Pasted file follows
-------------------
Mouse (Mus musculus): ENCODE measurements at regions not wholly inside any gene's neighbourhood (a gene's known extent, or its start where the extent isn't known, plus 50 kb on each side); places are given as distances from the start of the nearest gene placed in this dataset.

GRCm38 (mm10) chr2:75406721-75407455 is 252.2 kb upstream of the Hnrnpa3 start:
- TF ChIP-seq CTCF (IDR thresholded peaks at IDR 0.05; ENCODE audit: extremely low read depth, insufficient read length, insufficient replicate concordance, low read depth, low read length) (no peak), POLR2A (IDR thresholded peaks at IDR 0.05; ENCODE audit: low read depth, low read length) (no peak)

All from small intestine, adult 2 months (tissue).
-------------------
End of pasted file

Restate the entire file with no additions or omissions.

Mouse (Mus musculus): ENCODE measurements at regions not wholly inside any gene's neighbourhood (a gene's known extent, or its start where the extent isn't known, plus 50 kb on each side); places are given as distances from the start of the nearest gene placed in this dataset.

GRCm38 (mm10) chr2:75406721-75407455 is 252.2 kb upstream of the Hnrnpa3 start:
- TF ChIP-seq CTCF (IDR thresholded peaks at IDR 0.05; ENCODE audit: extremely low read depth, insufficient read length, insufficient replicate concordance, low read depth, low read length) (no peak), POLR2A (IDR thresholded peaks at IDR 0.05; ENCODE audit: low read depth, low read length) (no peak)

All from small intestine, adult 2 months (tissue).